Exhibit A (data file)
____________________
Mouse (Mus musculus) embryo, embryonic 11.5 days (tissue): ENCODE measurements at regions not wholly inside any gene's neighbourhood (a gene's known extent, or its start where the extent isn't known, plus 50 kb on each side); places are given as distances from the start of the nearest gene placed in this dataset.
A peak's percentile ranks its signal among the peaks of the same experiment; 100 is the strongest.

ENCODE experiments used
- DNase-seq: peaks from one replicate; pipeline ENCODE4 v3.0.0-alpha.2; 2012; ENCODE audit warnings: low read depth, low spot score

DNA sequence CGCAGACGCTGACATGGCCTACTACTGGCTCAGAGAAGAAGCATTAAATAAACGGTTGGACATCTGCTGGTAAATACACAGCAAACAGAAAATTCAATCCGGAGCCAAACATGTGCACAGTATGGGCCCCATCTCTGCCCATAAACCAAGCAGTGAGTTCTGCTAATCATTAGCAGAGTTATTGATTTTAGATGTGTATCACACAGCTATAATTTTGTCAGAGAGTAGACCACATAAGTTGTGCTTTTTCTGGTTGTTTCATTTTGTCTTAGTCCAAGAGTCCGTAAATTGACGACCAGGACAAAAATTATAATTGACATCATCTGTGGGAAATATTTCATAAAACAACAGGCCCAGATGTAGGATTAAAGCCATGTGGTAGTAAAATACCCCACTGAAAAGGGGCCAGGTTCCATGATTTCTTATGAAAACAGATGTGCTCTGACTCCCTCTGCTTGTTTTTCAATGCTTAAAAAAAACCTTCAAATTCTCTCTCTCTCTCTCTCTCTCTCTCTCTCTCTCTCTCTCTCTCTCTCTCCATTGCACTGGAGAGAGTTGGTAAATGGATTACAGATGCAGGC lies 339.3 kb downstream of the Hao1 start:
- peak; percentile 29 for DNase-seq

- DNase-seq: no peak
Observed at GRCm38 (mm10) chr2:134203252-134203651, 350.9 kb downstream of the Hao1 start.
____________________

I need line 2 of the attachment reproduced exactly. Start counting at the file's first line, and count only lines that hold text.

A peak's percentile ranks its signal among the peaks of the same experiment; 100 is the strongest.